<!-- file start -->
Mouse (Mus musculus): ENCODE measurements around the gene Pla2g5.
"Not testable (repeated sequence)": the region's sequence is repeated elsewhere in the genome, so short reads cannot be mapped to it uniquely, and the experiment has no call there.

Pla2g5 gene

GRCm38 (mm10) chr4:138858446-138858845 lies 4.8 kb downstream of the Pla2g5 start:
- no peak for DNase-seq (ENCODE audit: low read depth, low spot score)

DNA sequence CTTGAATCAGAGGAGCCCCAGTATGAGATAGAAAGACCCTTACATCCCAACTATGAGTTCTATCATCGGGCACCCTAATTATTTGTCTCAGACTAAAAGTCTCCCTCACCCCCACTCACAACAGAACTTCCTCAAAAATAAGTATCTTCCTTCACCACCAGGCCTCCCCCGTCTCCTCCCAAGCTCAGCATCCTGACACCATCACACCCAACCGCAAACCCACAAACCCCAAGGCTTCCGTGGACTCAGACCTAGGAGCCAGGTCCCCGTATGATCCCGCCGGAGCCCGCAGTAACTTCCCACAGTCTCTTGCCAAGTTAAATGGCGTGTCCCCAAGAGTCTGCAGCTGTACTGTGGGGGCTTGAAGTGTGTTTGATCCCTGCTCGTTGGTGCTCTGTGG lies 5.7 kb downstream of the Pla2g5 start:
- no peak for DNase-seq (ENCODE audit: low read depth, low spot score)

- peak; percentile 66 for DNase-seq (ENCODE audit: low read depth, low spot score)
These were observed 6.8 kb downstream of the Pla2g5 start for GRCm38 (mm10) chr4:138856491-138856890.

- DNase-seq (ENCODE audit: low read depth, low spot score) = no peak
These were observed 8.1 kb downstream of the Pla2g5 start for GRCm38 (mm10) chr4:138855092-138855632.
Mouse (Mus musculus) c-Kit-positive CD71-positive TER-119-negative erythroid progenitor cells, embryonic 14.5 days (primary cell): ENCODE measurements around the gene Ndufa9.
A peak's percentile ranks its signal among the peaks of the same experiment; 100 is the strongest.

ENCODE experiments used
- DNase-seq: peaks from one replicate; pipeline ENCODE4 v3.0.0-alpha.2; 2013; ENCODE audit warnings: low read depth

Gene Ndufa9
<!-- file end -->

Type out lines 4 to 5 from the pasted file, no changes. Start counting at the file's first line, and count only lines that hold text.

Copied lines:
GRCm38 (mm10) chr4:138858446-138858845 lies 4.8 kb downstream of the Pla2g5 start:
- no peak for DNase-seq (ENCODE audit: low read depth, low spot score)